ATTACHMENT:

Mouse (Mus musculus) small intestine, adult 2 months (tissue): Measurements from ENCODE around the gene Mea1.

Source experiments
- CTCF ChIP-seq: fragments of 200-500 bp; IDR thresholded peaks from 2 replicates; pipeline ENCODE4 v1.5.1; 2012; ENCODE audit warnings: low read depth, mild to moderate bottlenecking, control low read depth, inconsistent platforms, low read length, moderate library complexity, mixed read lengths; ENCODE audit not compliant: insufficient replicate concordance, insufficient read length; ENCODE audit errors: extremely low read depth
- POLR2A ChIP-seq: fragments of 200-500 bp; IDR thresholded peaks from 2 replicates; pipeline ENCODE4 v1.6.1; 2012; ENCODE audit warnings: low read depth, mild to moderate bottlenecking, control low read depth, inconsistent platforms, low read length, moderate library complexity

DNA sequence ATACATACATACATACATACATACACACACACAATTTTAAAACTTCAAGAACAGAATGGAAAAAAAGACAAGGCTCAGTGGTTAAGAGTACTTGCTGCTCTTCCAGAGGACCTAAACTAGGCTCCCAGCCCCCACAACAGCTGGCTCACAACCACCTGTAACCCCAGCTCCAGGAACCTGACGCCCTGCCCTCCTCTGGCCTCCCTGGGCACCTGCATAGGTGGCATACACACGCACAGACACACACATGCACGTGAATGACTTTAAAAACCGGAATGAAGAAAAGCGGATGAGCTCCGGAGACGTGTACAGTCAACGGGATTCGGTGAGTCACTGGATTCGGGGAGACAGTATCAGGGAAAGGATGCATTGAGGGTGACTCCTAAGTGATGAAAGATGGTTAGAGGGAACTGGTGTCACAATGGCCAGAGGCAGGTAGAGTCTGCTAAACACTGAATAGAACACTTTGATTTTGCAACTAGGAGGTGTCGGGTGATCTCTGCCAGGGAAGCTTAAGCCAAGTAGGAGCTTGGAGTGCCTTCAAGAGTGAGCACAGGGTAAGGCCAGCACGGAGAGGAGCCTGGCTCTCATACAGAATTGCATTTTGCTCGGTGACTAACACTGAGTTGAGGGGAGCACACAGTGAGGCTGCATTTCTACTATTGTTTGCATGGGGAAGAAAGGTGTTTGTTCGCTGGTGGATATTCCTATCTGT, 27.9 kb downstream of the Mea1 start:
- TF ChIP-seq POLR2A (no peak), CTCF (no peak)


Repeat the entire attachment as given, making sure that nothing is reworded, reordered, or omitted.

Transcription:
Mouse (Mus musculus) small intestine, adult 2 months (tissue): Measurements from ENCODE around the gene Mea1.

Source experiments
- CTCF ChIP-seq: fragments of 200-500 bp; IDR thresholded peaks from 2 replicates; pipeline ENCODE4 v1.5.1; 2012; ENCODE audit warnings: low read depth, mild to moderate bottlenecking, control low read depth, inconsistent platforms, low read length, moderate library complexity, mixed read lengths; ENCODE audit not compliant: insufficient replicate concordance, insufficient read length; ENCODE audit errors: extremely low read depth
- POLR2A ChIP-seq: fragments of 200-500 bp; IDR thresholded peaks from 2 replicates; pipeline ENCODE4 v1.6.1; 2012; ENCODE audit warnings: low read depth, mild to moderate bottlenecking, control low read depth, inconsistent platforms, low read length, moderate library complexity

DNA sequence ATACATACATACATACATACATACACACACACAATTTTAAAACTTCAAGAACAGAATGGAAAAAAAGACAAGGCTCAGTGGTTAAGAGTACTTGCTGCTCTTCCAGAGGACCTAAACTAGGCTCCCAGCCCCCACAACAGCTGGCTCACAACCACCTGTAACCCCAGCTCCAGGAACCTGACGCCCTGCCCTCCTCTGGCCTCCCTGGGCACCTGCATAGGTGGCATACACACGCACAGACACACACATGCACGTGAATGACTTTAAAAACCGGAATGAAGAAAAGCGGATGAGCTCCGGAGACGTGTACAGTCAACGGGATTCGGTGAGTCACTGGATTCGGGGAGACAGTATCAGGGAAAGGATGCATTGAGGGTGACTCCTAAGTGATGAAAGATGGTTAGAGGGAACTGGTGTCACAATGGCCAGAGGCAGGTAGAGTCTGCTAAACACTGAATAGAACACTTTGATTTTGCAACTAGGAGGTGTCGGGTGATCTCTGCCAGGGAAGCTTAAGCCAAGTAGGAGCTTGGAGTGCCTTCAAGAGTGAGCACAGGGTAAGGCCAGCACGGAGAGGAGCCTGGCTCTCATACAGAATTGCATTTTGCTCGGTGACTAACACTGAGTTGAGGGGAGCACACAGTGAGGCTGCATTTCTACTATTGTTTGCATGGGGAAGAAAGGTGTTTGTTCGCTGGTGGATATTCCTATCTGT, 27.9 kb downstream of the Mea1 start:
- TF ChIP-seq POLR2A (no peak), CTCF (no peak)